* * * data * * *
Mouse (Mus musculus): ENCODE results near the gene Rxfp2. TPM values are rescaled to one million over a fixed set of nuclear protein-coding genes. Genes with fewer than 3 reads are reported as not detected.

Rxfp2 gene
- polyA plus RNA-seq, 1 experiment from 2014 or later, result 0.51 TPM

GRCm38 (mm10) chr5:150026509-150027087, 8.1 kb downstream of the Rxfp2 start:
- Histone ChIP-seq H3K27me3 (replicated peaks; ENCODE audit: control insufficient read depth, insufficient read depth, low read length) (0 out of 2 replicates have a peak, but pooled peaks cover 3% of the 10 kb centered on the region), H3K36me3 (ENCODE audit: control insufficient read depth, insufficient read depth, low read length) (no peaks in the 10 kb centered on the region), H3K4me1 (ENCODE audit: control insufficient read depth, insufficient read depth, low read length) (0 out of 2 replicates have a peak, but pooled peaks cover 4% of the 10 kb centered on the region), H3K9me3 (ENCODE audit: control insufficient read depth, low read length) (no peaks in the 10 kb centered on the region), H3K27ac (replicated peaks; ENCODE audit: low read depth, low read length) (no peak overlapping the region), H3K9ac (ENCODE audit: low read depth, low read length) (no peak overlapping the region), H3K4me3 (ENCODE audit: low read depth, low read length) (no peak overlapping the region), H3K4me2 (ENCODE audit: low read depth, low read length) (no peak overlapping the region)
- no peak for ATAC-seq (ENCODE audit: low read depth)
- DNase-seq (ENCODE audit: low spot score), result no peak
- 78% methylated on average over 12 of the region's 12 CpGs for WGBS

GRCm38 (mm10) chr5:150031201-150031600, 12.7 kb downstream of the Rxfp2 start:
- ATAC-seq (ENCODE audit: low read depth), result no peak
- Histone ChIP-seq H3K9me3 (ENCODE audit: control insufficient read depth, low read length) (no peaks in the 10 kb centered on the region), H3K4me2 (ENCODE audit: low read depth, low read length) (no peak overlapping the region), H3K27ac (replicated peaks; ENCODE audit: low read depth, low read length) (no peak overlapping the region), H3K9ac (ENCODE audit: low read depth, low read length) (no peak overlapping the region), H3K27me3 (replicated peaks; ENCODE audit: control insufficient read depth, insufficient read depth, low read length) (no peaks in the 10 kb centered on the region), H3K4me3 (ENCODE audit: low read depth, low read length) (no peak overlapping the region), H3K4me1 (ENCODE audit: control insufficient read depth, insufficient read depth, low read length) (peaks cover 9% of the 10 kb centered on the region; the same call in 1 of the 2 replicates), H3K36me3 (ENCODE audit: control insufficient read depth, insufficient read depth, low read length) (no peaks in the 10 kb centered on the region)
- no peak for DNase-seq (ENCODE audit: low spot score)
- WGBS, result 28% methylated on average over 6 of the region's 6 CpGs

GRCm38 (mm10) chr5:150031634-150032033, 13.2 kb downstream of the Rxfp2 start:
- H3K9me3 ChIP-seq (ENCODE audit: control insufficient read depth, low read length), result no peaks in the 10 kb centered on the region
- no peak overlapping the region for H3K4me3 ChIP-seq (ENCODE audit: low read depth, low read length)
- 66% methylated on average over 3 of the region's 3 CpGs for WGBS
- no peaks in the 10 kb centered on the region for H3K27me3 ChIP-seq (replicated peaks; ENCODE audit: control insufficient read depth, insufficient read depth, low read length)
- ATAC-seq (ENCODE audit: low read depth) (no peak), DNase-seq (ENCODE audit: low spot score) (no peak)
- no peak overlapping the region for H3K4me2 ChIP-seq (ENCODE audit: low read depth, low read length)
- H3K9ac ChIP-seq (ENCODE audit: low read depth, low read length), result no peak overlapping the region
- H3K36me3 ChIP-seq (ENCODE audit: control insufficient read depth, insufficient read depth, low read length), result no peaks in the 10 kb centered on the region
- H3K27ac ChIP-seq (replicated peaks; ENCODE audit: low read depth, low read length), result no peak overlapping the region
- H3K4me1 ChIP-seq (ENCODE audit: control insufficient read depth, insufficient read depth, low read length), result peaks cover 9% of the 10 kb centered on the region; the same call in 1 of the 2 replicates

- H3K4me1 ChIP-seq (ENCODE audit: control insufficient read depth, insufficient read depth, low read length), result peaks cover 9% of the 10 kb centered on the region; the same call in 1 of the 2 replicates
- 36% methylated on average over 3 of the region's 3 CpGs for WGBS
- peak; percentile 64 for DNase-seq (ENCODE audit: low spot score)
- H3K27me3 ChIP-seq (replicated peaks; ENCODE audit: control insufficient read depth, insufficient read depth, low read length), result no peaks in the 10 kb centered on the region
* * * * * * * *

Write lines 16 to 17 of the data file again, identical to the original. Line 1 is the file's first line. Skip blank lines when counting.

- no peak overlapping the region for H3K4me3 ChIP-seq (ENCODE audit: low read depth, low read length)
- 66% methylated on average over 3 of the region's 3 CpGs for WGBS